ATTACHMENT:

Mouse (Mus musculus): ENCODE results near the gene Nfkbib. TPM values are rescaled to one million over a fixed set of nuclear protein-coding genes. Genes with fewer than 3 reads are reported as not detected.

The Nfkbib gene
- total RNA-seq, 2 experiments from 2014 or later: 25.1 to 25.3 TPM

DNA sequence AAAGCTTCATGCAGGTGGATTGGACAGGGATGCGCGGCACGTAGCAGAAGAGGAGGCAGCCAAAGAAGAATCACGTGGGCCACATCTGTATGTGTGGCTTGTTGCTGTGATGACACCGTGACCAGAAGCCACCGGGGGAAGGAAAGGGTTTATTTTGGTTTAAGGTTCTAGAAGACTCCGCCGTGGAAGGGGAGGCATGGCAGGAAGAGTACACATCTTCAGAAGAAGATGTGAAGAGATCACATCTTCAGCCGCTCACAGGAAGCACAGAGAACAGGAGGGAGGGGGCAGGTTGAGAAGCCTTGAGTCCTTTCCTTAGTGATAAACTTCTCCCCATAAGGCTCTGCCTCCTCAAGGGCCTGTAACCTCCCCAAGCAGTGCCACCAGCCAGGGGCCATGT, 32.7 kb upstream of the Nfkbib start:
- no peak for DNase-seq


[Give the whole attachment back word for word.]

Mouse (Mus musculus): ENCODE results near the gene Nfkbib. TPM values are rescaled to one million over a fixed set of nuclear protein-coding genes. Genes with fewer than 3 reads are reported as not detected.

The Nfkbib gene
- total RNA-seq, 2 experiments from 2014 or later: 25.1 to 25.3 TPM

DNA sequence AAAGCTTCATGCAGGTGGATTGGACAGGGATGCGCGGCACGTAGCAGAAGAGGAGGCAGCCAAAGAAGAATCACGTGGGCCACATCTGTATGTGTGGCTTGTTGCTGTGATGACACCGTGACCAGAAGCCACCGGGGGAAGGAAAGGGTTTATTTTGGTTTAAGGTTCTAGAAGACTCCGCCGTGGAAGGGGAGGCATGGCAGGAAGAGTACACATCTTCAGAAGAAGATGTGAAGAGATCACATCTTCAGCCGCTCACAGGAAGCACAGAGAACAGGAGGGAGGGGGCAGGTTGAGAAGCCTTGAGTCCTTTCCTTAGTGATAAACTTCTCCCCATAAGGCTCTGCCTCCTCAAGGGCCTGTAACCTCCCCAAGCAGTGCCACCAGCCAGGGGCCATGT, 32.7 kb upstream of the Nfkbib start:
- no peak for DNase-seq